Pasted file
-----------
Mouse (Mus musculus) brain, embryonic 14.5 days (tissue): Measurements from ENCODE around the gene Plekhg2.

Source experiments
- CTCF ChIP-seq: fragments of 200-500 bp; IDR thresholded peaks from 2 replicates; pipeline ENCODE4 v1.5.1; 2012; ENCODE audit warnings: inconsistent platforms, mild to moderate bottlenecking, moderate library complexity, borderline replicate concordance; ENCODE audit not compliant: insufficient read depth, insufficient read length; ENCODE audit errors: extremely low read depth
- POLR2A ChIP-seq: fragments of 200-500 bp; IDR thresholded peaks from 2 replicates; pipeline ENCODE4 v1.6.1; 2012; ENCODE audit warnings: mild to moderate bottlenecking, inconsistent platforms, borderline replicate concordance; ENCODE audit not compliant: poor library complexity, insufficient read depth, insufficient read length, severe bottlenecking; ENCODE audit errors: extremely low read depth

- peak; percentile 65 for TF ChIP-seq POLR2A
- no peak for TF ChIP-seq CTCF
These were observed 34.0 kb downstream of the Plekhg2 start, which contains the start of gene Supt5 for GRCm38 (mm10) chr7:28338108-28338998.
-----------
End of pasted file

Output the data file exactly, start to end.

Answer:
Mouse (Mus musculus) brain, embryonic 14.5 days (tissue): Measurements from ENCODE around the gene Plekhg2.

Source experiments
- CTCF ChIP-seq: fragments of 200-500 bp; IDR thresholded peaks from 2 replicates; pipeline ENCODE4 v1.5.1; 2012; ENCODE audit warnings: inconsistent platforms, mild to moderate bottlenecking, moderate library complexity, borderline replicate concordance; ENCODE audit not compliant: insufficient read depth, insufficient read length; ENCODE audit errors: extremely low read depth
- POLR2A ChIP-seq: fragments of 200-500 bp; IDR thresholded peaks from 2 replicates; pipeline ENCODE4 v1.6.1; 2012; ENCODE audit warnings: mild to moderate bottlenecking, inconsistent platforms, borderline replicate concordance; ENCODE audit not compliant: poor library complexity, insufficient read depth, insufficient read length, severe bottlenecking; ENCODE audit errors: extremely low read depth

- peak; percentile 65 for TF ChIP-seq POLR2A
- no peak for TF ChIP-seq CTCF
These were observed 34.0 kb downstream of the Plekhg2 start, which contains the start of gene Supt5 for GRCm38 (mm10) chr7:28338108-28338998.